CUBs help hold lid on utility bills
Boston — It will cost a whopping $72 for a technician to come out and hook up a single residential phone if the Chesapeake & Potomac Telephone Company wins its latest rate-hike application before the District of Columbia Public Service Commission.
The current charge: $9.
In southern California, telephone service charges could soon double. In Massachusetts, there are predictions that they could jump 300 to 500 percent over the next few years as a result of the federally ordered breakup of American Telephone & Telegraph.
''We are going to see real telephone rate shock,'' nationally known consumer activist Ralph Nader predicts.
Be they telephone rates or those of electric and gas companies, however, the public could stand a greater chance of holding them down if advocates of consumer utility boards (CUBs) have their way.
CUBs are nongovernmental, nonprofit, usually statewide organizations designed to represent residential ratepayers in hearings before public utility commissions. They are democratically run and solicit contributions from the general public.
Their broadly based financial support, the argument goes, enables CUBs to hire technical experts to counter those of the highly organized utilities at rate hearings. In Massachusetts last year utilities spent an estimated $2.3 million arguing for rate increases before the state Department of Public Utilities - the kind of expense that, consumer advocates say, is ultimately passed along to ratepayers along with whatever increases are granted.
By default, organizations like Fair Share and state public-interest research groups (PIRGs) appoint themselves to represent consumers in utility rate cases.
Operating on limited resources, however, these groups often fail to persuade state rate-setting commissions not to grant increases when, say, an electric utility suffers huge losses because of a nuclear power plant shutdown. Citizens acting alone, in turn, are even more ill-equipped to argue against rate hikes.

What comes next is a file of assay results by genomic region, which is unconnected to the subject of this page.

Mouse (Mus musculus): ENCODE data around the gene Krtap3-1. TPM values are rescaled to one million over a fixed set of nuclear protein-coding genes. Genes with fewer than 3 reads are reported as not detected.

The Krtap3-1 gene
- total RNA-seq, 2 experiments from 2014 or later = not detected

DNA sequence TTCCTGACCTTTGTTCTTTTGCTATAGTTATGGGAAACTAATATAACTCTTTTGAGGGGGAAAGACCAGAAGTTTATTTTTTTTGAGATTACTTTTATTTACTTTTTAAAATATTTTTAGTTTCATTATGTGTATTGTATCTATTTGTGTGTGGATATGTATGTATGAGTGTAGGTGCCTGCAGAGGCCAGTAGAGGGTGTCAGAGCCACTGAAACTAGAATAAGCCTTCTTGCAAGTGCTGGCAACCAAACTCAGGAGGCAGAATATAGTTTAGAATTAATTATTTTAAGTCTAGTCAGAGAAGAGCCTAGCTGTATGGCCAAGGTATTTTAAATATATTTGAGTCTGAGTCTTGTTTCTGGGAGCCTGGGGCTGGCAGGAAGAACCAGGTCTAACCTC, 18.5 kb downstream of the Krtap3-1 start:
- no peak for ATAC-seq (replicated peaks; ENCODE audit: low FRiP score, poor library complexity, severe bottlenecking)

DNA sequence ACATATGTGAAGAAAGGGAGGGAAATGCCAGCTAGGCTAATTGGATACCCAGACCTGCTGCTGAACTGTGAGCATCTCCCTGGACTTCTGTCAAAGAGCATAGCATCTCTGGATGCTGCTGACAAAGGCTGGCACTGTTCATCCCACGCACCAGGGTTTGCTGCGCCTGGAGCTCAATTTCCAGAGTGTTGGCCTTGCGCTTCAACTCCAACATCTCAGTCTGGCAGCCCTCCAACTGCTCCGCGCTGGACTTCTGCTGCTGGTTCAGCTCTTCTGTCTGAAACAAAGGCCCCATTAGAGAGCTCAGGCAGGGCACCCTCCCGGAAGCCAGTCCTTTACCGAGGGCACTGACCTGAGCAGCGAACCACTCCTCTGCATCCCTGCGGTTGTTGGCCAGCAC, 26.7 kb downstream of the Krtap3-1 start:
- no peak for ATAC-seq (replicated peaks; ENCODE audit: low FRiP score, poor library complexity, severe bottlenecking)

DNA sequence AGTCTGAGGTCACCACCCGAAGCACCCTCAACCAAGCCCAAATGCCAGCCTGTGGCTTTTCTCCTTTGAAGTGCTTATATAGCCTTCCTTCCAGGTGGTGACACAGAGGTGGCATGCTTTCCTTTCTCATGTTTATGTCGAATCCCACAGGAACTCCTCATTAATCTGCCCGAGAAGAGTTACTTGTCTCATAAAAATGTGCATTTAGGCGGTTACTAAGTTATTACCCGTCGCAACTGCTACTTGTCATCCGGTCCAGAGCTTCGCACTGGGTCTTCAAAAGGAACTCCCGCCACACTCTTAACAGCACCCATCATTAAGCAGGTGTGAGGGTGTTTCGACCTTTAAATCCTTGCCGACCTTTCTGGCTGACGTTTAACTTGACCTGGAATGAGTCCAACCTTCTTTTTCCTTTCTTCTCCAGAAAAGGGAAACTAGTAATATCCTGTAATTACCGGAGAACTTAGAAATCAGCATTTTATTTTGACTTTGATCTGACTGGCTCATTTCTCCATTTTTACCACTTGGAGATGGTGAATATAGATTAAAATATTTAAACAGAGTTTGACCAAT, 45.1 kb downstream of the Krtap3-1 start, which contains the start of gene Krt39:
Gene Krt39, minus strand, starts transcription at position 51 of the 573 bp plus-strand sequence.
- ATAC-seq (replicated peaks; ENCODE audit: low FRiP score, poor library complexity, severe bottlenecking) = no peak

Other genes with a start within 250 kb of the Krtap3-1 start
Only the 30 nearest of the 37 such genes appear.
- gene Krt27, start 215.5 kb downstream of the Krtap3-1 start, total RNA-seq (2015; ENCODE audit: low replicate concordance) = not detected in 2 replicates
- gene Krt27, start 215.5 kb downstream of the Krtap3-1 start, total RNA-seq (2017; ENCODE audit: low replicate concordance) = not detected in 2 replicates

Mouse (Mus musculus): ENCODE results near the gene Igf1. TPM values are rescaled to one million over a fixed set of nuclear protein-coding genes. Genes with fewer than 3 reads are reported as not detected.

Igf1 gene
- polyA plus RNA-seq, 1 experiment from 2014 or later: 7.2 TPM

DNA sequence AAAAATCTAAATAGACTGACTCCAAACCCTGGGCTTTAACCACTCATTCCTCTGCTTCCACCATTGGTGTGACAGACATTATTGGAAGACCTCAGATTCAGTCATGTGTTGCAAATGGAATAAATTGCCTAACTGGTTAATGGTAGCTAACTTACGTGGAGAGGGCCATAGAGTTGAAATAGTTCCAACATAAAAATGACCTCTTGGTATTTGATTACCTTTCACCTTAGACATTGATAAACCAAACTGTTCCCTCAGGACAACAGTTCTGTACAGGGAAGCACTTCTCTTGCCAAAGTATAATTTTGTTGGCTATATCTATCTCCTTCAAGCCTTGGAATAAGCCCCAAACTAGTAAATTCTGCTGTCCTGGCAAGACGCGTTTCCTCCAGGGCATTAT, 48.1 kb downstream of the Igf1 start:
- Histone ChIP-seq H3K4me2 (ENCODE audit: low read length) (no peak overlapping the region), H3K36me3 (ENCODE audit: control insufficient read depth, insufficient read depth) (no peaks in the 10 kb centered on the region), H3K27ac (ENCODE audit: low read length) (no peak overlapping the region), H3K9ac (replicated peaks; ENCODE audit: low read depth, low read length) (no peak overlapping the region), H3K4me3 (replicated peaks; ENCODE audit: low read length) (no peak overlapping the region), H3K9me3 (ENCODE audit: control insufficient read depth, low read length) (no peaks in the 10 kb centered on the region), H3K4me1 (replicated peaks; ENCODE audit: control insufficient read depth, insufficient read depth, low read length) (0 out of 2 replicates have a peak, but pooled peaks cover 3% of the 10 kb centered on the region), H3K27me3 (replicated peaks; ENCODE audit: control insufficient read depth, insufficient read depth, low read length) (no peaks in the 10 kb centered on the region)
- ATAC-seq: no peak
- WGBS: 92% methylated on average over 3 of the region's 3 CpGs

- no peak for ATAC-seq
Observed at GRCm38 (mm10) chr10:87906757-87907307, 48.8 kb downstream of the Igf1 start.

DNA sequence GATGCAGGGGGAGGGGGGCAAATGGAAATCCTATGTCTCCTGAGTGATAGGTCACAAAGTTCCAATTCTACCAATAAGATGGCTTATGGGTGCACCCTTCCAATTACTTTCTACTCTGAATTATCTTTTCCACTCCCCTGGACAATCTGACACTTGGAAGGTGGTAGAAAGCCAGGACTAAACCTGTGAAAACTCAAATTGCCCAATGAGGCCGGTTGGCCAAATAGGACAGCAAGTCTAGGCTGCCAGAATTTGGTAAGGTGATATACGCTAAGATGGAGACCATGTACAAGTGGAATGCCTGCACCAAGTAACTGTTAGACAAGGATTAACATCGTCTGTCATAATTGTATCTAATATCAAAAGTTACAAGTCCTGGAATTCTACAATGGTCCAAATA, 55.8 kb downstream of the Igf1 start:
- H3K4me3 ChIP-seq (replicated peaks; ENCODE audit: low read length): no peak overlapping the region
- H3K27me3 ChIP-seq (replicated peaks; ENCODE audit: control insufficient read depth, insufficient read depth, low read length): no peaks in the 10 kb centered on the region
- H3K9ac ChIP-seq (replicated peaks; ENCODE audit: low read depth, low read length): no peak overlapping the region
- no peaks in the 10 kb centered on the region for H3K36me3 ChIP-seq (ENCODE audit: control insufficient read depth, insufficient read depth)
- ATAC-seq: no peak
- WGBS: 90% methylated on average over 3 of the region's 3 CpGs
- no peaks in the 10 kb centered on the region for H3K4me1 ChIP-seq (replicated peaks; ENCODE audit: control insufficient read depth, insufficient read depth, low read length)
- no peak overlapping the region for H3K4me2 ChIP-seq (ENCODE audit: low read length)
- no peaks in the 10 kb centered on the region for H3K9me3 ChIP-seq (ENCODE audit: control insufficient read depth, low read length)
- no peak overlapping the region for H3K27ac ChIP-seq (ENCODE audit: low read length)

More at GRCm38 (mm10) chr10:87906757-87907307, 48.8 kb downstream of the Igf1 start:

That, advocates say, is where CUBs come in.
Wisconsin already has a CUB, and bills to establish others are pending in the Pennsylvania, New York, Massachusetts, Maryland, Colorado, and Wyoming legislatures, according to utility industry sources. The California Public Service Commission recently yielded to consumer-interest group pressure and ordered the San Diego Gas & Electric Company to allow mailings for a regional CUB to go out with its monthly bills. And last year Chicago voters approved a nonbinding resolution to establish a citywide CUB.
A proposed CUB in Missouri, however, lost by nearly 300,000 votes in a state-wide referendum last November - largely because, election officials say, it lost the support of organized labor. The CUB board would have barred all utility company employees and their family members from joining.
Since its founding in 1980, the Wisconsin CUB has attracted more than 65,000 members at contributions ranging from $3 to $15 a year. Operating on an annual budget of $400,000, it has intervened in 40 cases and claims to have saved the public $90 million in rate-increase applications.
The cost of an individual membership in the Massachusetts CUB would be $5.20 a year, according to Mindy Lubber, program director of MassPIRG. The organization brought Mr. Nader to Boston last week to help lobby for the CUB bill.
''The beauty of CUBs is that they have built-in sunset provisions,'' Ms. Lubber says. ''If they don't do the job, people just won't support them the next time around.''
Nader says CUBs answer the need for consumer advocates outside government as well as inside - where state attorneys general have long claimed to safeguard the public interest. To suggest that both types of advocates use the same approach, he says, is like ''comparing apples and oranges.''
Nader does not foresee the day when CUBs become as powerful as the utility industry is perceived to be today, however.
''My concern is just the opposite - that consumer groups become more conservative,'' Nader claims, ''because they basically just want good service.''
Says Tom Scott, founder of the New England Energy Conference, ''I see [CUB laws] as providing yet one more informed party at the hearing table, and to the extent it does that, I applaud it.''
Utilities base their objections to CUBs on the argument that they add another layer of bureaucracy to an already complex regulatory process. This, they claim, only delays rate-application proceedings.
That argument is disingenuous, Nader says, because the utility companies themselves stall during such proceedings whenever it suits their interests.